Coyote Dreams

by Susan Nunes. Illustrated by Ronald Himler. Picture Book. 32 pages. Grades 2-4.
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Teacher's Guide

This book is currently out of print, but is still widely available used and through libraries.

This is a lyrical adventure of a boy who finds his suburban garden transformed to coyote country at night. Coyotes appear and the boy investigates with joy and wonder, the world the coyotes bring to him. There the coyotes sing their songs, dance and tell their stories, responding to the boy's whispering of their ancient name, "Coyotl. Coyotl." Himler's illustrations are a dreamy watercolor in which things appear as out of a mist. The effects of the moonlight are apparent on every page and there is a dreamlike atmosphere in both the words and the pictures.

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Things to Talk About and Notice

  • Notice the point at which the pictures lose their border as the boy enters the desert world of the coyotes. Notice the vestiges of the world he is leaving.

  • Are there coyotes on every page after that?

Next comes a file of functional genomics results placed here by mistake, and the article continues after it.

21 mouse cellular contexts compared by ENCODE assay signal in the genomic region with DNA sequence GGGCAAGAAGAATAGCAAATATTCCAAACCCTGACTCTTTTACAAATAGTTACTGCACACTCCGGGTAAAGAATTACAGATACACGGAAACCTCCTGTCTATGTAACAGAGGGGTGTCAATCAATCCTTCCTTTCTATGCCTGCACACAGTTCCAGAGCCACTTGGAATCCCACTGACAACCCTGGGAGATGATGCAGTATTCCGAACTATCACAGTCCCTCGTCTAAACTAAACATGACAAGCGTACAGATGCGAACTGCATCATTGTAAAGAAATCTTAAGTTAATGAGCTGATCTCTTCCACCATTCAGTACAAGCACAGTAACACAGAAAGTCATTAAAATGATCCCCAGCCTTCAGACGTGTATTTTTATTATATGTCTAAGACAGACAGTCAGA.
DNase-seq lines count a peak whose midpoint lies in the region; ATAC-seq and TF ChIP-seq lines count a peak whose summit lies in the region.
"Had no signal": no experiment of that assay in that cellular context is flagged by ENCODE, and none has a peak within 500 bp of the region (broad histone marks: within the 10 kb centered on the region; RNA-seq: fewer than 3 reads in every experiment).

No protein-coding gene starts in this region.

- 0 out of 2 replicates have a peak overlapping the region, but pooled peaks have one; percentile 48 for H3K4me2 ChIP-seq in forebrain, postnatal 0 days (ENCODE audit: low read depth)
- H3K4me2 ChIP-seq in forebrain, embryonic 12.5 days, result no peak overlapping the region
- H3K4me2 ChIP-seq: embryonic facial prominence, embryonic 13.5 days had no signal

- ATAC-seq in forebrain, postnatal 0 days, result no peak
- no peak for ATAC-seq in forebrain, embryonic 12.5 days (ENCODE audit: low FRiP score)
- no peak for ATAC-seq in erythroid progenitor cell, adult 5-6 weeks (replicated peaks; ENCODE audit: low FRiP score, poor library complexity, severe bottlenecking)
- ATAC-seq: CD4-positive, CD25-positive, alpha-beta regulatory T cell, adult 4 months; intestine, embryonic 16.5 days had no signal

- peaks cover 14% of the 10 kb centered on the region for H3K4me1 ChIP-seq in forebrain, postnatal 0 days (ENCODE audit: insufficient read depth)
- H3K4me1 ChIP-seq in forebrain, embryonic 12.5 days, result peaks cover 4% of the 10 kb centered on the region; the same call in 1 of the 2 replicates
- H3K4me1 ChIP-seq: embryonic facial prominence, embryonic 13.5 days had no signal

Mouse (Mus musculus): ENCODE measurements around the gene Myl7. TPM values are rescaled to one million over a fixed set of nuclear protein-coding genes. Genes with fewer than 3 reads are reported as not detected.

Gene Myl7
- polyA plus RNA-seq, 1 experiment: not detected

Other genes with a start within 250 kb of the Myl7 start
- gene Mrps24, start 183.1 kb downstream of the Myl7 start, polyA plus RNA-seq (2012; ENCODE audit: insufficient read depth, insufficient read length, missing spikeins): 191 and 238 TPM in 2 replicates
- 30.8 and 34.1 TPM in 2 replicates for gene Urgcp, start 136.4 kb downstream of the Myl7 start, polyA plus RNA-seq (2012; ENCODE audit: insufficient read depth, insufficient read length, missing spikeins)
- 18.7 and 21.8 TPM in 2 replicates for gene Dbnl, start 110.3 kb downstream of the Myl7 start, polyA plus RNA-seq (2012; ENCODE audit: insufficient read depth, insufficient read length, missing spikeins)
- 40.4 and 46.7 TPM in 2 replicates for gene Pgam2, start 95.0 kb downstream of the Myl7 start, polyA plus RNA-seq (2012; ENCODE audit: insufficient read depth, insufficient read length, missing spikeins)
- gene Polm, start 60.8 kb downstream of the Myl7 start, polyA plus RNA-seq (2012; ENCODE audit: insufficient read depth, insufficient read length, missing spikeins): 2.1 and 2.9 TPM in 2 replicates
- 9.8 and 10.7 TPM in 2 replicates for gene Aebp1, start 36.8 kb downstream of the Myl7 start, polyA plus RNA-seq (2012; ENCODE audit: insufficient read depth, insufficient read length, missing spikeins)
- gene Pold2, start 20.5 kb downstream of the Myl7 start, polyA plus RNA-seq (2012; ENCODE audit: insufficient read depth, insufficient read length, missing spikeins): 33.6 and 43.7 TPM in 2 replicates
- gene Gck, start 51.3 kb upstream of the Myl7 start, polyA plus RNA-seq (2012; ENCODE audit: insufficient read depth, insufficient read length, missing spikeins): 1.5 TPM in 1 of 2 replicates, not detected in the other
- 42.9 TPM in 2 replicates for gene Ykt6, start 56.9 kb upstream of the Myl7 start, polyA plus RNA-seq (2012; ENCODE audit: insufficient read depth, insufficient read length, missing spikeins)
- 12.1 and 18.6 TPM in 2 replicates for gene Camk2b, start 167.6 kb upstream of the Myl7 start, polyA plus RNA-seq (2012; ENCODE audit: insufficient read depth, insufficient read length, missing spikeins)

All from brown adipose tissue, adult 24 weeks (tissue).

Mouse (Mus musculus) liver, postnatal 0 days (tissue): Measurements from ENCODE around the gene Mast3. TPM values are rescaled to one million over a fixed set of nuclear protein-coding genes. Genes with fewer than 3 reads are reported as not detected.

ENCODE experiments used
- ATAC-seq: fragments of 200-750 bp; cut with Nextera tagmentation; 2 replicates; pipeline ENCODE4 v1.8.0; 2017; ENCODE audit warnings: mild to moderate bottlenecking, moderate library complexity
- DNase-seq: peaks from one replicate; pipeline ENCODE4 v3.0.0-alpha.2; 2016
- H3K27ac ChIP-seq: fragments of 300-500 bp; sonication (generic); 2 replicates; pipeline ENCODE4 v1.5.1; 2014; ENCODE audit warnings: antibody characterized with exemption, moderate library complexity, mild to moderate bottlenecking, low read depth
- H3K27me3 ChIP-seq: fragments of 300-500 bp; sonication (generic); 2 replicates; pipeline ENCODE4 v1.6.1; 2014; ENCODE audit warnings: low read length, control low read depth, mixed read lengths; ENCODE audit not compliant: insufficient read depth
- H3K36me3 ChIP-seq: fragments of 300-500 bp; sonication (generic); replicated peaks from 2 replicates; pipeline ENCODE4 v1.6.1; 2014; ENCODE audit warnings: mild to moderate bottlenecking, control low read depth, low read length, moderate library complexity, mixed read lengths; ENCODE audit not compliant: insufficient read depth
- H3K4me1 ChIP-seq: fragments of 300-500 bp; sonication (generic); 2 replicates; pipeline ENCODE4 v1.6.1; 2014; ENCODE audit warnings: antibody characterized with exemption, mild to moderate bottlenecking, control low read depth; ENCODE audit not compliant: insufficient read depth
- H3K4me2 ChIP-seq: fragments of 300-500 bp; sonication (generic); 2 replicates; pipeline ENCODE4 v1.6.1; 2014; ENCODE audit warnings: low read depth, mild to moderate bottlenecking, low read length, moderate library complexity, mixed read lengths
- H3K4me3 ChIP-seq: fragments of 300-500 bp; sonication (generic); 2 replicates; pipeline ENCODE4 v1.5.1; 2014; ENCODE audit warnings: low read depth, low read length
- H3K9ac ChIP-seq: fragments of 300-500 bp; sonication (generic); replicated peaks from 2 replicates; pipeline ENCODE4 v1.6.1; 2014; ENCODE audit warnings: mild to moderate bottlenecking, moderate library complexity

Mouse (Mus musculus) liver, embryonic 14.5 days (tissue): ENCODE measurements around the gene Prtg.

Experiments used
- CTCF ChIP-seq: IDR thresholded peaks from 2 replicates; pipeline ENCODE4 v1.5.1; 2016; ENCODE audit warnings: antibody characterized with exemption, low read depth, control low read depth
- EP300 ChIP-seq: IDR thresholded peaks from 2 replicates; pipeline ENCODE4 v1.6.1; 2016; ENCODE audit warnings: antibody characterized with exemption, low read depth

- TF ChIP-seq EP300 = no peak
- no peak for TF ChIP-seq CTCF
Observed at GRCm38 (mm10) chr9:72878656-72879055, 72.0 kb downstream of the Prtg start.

• What other times do you see represented?

  • The story is told in the second person. Are there other books that do the same? What does it do to the story?

  • Ranchers call coyotes, prairie dogs, wolves, wild horses and burros, pests. Which of those are represented here? Which other animals are in the book and would they also be considered pests?

  • What kinds of stories would coyotes tell?

  • What songs might they sing?


  • Find out all you can about coyotes. Do they deserve their reputation?

  • Imitate coyote cries and those of the other animals in the book.

  • Can you identify the Indians? Some appear to be of our Southwest and others seem to be South American.

  • Look at the Native American mythology about coyotes as tricksters, especially those of the Navaho.

  • The boy calls them by their ancient name Coyotl. Find out the ancient names of other animals.

  • Look at Wile E. Coyote cartoons. What characteristics does he share with real coyotes? What about Roadrunner?

  • Make your own dream book using a different terrain.

  • The coyote form is sometimes subtle on each page. Can you make a picture in which an animal's form blends in with the scenery.

  • Can you experiment with objects fading away in your own art work?

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Related Books

  • Look at the book Unhuggables: The Truth about Snakes, Slugs, Skunks, Spiders and Other Animals That Are Hard to Love (National Wildlife, 1988 ISBN 0912186917. Out of Print.) Which animals are in both books and which other ones could be in Coyote Dreams, given the desert terrain?

  • Jan Brett's First Dog (Harcourt, 1988 ISBN 0152276505. Library Binding.)is about a wolf. Does it resemble the coyotes? Could a coyote have been the first dog?

  • Compare this book to the books by Byrd Baylor. What is each author's point?

  • Find other dream books. Make a chart to compare the illustrations and the point at which the dream invades.

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